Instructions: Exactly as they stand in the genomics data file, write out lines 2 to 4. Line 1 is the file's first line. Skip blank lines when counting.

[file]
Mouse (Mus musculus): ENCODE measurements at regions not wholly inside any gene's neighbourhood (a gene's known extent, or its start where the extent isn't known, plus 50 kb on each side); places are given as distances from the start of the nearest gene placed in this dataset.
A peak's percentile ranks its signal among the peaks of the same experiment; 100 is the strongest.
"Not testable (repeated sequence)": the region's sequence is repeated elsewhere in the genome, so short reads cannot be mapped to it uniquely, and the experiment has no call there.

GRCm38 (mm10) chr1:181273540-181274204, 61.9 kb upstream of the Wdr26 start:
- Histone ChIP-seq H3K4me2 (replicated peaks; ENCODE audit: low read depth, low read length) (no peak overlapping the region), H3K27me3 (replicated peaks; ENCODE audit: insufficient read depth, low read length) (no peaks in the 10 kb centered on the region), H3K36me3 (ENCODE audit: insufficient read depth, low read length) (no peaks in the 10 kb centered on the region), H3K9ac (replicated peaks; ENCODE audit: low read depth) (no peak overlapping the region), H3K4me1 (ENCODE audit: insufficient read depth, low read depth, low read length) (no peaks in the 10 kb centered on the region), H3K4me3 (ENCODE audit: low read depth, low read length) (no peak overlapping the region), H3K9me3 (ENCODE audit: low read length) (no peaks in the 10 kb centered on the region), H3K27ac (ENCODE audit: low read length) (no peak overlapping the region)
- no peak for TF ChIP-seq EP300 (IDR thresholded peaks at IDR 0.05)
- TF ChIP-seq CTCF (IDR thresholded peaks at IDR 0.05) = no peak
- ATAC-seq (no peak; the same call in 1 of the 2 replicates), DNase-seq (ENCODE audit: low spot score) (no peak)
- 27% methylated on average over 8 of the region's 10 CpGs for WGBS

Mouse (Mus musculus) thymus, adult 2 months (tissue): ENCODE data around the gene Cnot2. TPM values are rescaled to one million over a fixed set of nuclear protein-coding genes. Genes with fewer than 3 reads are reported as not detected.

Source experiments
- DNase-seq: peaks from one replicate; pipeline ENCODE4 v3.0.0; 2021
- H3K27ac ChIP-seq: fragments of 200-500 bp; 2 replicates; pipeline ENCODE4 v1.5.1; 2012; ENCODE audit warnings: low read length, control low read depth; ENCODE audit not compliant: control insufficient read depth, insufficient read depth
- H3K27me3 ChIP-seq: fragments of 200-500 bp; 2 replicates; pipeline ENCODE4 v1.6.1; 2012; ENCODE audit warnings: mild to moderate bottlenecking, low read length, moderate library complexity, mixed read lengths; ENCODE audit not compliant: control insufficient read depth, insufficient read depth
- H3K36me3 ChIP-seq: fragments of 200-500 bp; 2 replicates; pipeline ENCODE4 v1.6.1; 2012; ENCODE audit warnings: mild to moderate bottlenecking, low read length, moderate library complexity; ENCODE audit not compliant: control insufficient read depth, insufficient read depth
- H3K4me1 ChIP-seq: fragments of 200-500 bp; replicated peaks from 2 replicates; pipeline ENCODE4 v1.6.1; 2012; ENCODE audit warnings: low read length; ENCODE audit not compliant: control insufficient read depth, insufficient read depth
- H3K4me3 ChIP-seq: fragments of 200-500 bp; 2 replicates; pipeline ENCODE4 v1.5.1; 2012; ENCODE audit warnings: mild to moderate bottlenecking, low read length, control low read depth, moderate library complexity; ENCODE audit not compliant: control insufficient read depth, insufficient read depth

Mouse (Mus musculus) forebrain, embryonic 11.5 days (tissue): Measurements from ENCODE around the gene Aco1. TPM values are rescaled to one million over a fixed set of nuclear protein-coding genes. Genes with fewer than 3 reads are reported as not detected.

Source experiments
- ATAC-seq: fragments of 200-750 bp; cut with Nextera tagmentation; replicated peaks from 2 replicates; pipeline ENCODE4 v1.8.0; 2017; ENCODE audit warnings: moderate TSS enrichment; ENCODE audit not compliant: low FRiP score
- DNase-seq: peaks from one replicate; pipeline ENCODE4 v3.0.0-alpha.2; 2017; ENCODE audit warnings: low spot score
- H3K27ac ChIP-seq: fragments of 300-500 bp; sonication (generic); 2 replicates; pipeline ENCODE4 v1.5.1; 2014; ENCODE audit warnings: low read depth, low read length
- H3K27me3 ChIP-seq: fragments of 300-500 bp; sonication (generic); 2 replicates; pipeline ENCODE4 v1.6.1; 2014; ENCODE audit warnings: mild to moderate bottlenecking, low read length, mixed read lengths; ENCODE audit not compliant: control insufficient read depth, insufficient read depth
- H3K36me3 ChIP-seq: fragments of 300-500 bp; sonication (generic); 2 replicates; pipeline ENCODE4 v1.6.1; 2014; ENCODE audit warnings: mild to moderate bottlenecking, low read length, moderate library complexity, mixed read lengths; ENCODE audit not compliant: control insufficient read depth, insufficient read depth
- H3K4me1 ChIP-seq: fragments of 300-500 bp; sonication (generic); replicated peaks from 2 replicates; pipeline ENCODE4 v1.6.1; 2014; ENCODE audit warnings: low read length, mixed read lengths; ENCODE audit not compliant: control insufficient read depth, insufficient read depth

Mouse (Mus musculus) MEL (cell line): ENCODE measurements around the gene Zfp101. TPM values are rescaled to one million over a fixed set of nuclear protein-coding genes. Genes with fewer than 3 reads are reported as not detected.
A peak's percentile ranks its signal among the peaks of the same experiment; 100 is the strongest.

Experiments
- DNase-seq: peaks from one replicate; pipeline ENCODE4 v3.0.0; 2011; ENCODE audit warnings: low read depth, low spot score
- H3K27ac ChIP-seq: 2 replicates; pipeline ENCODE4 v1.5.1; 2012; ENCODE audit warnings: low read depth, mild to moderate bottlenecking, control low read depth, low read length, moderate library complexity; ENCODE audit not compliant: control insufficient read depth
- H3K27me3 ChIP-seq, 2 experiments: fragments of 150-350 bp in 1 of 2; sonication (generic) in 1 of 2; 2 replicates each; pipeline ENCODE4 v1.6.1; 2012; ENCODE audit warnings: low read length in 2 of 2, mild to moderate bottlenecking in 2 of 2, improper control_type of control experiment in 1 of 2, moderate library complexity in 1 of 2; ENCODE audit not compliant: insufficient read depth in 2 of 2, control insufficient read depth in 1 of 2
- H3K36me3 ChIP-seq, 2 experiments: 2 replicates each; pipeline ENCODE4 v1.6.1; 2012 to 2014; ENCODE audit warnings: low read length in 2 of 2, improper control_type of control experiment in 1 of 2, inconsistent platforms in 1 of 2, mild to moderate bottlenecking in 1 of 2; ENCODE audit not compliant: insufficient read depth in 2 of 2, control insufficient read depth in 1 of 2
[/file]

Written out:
A peak's percentile ranks its signal among the peaks of the same experiment; 100 is the strongest.
"Not testable (repeated sequence)": the region's sequence is repeated elsewhere in the genome, so short reads cannot be mapped to it uniquely, and the experiment has no call there.

GRCm38 (mm10) chr1:181273540-181274204, 61.9 kb upstream of the Wdr26 start: